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Something to know about fear...

Updated: Dec 19, 2020

Today I would like to address the topic of fear and anxiety, which is fear with a specific cause.

Fear arises from projecting into the future the possible repetition of past events and unwanted emotions. Anxiety is linked to the fear of being overwhelmed by events or by life, and therefore gives rise to a feeling of helplessness.

Whatever their cause, fear and anxiety trigger an archaic reaction adapted to the situation we are facing: flight, fight or standstill (playing dead). They activate the survival mode of the body. Our muscles tighten, our heart speeds up, the secretion of cortisol and adrenaline increases, and the reptilian part of the brain takes over. Cortisol (the "stress hormone") prepares our body for intense exertion and adrenaline prepares it to be more responsive than normal. These two emotions must be temporary at the risk of exhausting our body.

Fear can save our life but can also ruin it if it is prolonged, with risks of panic attacks, chronic diseases, insomnia, physical injuries, fatigue, depletion of certain organs (such as the adrenal glands), and so on.

The vast majority of our fears stem from anticipation of a hypothetical future that oftenresonates with events from the past, especially from childhood. They could also be transmitted to us by those around us. For example, a parent who is abandoned at birth can pass on the fear of being abandoned to their own children and great-grandchildren.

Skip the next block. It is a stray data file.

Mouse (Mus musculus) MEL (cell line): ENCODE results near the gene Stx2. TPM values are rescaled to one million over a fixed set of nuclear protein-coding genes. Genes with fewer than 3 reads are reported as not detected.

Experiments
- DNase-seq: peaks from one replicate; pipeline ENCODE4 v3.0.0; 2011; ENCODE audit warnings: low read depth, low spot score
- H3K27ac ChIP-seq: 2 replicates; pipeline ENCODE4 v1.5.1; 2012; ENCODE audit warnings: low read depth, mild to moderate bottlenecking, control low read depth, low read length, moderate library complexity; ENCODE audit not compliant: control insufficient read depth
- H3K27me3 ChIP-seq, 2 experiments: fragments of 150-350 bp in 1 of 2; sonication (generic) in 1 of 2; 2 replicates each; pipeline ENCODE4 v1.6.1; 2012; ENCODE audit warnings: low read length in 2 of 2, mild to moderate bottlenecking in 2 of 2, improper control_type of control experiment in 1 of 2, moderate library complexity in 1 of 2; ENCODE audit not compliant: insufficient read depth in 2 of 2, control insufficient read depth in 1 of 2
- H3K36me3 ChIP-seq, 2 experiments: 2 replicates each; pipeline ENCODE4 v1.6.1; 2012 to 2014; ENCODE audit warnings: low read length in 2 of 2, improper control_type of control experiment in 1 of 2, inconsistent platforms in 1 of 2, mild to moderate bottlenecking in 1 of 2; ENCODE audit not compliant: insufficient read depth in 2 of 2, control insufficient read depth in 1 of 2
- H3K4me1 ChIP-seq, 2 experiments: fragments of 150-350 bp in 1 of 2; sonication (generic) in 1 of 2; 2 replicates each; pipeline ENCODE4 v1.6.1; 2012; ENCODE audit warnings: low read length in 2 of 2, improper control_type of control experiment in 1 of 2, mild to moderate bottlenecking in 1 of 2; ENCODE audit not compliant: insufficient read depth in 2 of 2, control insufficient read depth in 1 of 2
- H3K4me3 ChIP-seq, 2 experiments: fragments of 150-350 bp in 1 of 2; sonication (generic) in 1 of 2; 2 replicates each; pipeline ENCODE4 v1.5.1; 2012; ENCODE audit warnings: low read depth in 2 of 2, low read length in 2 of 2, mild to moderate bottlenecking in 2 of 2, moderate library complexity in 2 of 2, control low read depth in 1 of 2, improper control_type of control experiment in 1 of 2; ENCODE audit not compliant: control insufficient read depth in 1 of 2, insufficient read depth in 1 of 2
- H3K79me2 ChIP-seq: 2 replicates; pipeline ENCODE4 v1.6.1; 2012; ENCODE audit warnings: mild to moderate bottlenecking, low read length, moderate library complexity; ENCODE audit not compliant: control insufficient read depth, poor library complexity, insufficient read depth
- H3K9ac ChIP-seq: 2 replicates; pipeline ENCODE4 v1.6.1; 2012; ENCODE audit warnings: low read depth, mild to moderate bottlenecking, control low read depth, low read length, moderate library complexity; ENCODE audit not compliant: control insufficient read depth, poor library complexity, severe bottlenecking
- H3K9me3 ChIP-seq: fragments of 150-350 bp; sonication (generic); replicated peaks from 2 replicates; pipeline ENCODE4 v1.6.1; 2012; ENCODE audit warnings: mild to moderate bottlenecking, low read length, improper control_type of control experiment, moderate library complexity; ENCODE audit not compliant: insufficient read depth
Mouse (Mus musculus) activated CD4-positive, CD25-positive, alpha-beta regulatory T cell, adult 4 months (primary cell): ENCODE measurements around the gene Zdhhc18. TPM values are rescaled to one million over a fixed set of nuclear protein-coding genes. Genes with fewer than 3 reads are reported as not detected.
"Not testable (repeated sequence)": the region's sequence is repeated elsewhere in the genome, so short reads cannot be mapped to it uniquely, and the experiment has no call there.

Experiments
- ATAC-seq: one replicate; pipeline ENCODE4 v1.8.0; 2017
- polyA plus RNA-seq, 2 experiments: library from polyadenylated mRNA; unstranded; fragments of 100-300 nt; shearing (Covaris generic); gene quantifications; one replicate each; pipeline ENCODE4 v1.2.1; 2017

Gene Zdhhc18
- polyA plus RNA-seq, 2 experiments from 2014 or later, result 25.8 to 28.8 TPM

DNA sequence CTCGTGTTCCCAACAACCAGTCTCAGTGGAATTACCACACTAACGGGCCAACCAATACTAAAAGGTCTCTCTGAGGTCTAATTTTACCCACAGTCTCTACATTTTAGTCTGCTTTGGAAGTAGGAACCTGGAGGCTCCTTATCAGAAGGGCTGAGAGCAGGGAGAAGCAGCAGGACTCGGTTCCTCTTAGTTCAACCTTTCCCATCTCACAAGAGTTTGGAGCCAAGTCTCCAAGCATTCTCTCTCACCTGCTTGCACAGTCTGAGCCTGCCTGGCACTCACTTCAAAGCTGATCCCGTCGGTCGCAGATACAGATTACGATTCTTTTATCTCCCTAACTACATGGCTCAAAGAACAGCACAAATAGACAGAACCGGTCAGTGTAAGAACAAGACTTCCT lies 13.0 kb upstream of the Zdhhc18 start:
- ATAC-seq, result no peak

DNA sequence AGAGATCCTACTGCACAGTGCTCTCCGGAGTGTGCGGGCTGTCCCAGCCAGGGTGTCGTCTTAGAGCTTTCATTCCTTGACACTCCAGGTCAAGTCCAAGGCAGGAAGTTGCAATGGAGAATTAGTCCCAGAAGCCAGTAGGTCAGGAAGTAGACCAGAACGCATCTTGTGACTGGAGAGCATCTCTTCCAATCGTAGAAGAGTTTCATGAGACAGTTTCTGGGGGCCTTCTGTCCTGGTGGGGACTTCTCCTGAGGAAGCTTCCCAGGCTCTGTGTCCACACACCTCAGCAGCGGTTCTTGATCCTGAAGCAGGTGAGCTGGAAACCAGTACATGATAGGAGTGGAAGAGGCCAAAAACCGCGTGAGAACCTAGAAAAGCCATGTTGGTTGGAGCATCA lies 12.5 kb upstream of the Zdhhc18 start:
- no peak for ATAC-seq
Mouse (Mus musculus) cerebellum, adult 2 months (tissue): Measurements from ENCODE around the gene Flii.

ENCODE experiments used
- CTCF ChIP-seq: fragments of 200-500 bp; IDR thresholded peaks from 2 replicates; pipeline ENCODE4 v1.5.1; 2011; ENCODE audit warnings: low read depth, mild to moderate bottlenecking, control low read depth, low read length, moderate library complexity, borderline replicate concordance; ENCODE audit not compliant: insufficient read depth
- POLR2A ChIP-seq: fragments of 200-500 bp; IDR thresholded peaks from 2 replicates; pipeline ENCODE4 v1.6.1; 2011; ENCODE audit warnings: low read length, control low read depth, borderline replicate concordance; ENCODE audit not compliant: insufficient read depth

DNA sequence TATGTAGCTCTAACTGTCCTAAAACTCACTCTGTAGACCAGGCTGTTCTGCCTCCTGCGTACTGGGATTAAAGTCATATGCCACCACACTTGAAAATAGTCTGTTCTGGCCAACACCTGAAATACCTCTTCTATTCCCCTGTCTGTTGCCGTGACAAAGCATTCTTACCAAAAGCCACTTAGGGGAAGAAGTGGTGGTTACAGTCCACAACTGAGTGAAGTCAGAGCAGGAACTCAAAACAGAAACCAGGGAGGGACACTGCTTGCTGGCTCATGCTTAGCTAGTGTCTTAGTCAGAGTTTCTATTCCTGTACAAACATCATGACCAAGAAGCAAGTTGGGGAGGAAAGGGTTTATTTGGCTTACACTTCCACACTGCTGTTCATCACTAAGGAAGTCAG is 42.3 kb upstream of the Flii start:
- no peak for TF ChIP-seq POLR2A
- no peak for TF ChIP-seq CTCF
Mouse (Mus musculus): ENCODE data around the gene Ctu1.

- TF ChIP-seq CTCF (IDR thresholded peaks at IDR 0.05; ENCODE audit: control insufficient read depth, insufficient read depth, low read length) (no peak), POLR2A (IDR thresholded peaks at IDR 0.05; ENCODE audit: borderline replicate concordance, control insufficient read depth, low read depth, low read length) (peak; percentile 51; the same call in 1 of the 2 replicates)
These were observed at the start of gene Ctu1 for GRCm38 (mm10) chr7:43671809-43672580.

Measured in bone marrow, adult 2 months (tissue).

Finally, they can be linked to associations. For example, following a trauma linked to a very loud noise or an explosion, if a door slams or one noise is louder than another, the heart speeds up and all the symptoms of fear are triggered, even if there is no danger.

Fear can also be hidden by another emotion such as anger or sadness. For example, we are angry or sad because we have not heard from a loved one... maybe behind this anger, this sadness, there is fear for his or her life, the fear of being abandoned or rejected, or a feeling of helplessness.

Kinesiology allows us to look back at these emotions, these past or inherited events, to transform our active memories into passive memories. A memory that provokes strong physical and emotional reactions is a so-called active memory. The goal is to emotionally unload these memories into so-called passive memories that no longer elicit overreactions. So our decisions are taken more calmly and with hindsight and are no longer driven by fear. To do this, in kinesiology, we combine the physical and psychological dimension by questioning the body through the muscle test. We look for the memory at the origin of stress in order to evacuate it and bring the body/mind tandem back into balance.

Next time, I will discuss boredom...

* Illustration Clemence Renault,

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